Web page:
Convert your blog into a book for 14 dollars? Sounds fun. Dave Lull sent me some information about a company–unattractively named Blurb — claiming to do just that. If you look around their site, you can "take the tour" of how to produce your book, a sort of POD-type operation from the looks of it.
Well, I was wondering what to get people for Christmas this year — now I know. And of course, volume 2 could be ready just in time for next.
From the Blurb site:
Supports TypePad and WordPress blogs (Blogger, LiveJournal.com, and Movable Type coming soon)
Imports and maps blog text, images, comments, and links into a professionally designed template, producing a draft book in real time
Allows you to customize and edit your book as little or as much as you like
Bookstore-quality printing and binding; up to 440 pages per book
"His writing style is impromptu, frank, opinionated, humorous, and careless of capitalization….. This article is being considered for deletion for the second time in accordance with Wikipedia’s deletion policy." (See here for link.)
Yes– Wikipedia is deleting the bloggers. As Timecop, on Wikipedia, of course, where else?, with his or her own apparent disregard for capitalization, grammar or politeness, writes: "there are hundreds of utterly worthless blog-related pages on Wikipedia. Some are genuinely notable, but others are just self-promoting vanity / spam. Here’s some quick guidelines for a non-notable blog:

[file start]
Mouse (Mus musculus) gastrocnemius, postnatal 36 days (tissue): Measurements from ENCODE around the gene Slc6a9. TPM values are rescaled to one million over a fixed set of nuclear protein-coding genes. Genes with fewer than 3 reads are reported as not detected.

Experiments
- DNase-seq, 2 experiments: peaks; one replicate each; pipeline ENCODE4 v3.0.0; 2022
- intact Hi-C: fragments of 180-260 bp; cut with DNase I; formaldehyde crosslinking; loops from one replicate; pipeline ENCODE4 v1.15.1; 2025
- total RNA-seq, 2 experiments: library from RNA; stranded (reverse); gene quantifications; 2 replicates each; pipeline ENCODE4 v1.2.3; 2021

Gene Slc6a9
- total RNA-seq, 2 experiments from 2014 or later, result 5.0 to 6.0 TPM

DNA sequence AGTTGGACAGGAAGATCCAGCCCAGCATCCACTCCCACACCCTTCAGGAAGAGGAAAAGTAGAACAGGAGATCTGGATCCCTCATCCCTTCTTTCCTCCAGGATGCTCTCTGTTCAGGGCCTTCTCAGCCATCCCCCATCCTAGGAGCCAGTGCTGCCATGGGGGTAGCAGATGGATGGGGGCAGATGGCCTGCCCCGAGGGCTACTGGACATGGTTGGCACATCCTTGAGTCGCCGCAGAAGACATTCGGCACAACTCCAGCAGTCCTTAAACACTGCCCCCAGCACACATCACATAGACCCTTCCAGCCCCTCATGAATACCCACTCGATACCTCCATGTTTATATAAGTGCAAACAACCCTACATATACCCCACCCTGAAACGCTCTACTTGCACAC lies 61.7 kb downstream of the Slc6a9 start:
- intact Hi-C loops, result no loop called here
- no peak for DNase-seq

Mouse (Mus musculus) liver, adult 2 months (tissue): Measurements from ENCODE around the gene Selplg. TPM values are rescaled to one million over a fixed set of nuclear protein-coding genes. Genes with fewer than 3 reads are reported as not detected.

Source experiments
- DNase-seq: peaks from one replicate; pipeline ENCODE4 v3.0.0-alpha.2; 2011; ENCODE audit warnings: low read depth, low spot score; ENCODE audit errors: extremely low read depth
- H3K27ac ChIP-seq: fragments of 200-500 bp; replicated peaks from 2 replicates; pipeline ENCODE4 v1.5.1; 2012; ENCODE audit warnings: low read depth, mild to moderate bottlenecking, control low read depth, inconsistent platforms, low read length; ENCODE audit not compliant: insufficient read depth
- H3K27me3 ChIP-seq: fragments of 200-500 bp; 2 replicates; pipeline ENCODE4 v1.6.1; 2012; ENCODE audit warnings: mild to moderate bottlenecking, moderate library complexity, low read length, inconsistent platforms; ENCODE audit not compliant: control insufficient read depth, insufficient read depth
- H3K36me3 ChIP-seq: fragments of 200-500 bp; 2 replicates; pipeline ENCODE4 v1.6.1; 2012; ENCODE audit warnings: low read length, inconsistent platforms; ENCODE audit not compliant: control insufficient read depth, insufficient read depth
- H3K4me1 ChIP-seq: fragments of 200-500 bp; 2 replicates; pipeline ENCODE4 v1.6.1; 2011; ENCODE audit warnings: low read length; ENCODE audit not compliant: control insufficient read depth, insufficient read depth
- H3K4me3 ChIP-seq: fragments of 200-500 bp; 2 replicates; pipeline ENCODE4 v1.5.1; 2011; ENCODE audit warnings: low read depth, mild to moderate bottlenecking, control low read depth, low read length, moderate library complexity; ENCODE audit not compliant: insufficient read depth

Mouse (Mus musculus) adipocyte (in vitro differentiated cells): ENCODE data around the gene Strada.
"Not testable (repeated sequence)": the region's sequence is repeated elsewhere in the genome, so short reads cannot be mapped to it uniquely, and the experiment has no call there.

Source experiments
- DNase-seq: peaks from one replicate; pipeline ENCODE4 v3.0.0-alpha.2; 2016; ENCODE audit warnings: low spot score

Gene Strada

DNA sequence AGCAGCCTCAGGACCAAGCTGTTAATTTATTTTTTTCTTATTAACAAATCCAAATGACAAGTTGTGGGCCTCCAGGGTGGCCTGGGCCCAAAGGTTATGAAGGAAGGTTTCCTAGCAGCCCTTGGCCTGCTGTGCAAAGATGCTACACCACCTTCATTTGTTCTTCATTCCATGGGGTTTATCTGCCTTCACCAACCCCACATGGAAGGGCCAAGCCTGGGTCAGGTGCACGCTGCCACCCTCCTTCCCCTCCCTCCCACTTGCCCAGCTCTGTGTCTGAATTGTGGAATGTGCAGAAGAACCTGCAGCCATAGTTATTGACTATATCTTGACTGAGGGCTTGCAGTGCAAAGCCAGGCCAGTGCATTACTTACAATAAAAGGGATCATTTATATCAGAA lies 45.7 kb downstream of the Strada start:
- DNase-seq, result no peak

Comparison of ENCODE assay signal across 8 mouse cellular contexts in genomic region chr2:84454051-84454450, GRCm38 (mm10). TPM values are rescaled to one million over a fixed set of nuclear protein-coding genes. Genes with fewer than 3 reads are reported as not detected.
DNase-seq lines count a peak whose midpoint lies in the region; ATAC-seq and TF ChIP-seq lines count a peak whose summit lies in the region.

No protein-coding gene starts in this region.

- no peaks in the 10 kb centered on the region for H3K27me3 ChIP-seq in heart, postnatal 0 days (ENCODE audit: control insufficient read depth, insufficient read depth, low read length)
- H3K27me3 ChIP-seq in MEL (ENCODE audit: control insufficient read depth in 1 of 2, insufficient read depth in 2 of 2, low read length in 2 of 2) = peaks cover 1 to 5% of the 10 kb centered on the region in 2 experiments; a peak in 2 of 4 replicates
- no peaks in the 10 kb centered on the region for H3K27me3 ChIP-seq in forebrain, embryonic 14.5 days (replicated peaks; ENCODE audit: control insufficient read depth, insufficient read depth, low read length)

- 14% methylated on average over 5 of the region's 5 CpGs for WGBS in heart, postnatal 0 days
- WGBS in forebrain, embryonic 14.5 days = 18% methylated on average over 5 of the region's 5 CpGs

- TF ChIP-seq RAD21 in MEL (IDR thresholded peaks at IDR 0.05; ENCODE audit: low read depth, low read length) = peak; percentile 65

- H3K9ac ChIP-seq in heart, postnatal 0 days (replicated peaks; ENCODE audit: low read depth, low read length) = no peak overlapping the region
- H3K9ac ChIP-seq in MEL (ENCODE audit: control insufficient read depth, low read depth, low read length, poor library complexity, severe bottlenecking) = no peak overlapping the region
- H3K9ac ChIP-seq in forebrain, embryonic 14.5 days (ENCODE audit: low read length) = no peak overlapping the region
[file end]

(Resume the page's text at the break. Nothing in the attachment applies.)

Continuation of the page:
- Is it an article about a blog?
- Is the article title the blog title?
- Is the blog’s first hit on google when searching for the said blog title?
- Can most of the "about" info be gathered from clicking "about" link on the blog?
- Is the rest of the shit inane garbage blatantly promoting the said blog?
If so, the blog is a perfect candidate for getting deleted from Wikipedia. Make sure to check alexa and google, and search for "exact" blog name. Skip through a few ‘next’ pages on google, to get total number of ‘unique’ hits, the rest being uselessly duplicated content. Then nominate it for deletion……Thanks for keeping wikipedia a blog-free place!"
The perils and pitfalls of the "wisdom of the spam" approach to the internet, where idealism meets commercialism, public-spiritedness meets self-promotion……OK, OK, you get the picture. What’s the alternative? Several hundred bucks for the Encyclopaedia Britannica, or free but with a truckload of ploggy adverts?
Any scientists out there? I have just acquired two new blogs. No, not the result of some mad impulse, but Proper Blogs; Serious Blogs; Work Blogs.
The company for which I work, Nature Publishing Group, is producing an ever-increasing number of journals and online products. We’ve therefore created a couple of blogs for our authors and peer-reviewers. Via these blogs, we hope to enter a direct conversation about the publication process: how to format your paper, polices on data sharing or bioterrorism, information about how to go about getting your paper published, the value of peer-review, and so on. Of course, Nature and other journals in our stable already publish author and reviewer guidance and debate the hot issues of plagiarism, ethics, fraud, publicity, credit, impact measures, access to the literature and so on, in the pages or on the nature.com website. But we are moving a step further now, in that we can enter a direct conversation with the community whose work we publish, or on which we comment.
NPG already runs several subject-specific blogs, as well as a web technology blog called Nascent. But I’m particularly enthused by these two latest additions:
Nautilus, for past, present and future authors.
Peer-to-peer, for peer-reviewers and about the peer-review process.
If you are a scientist, or if you know any scientific researchers, take a look and spread the word.
(An index of NPG blogs can be seen at this link.)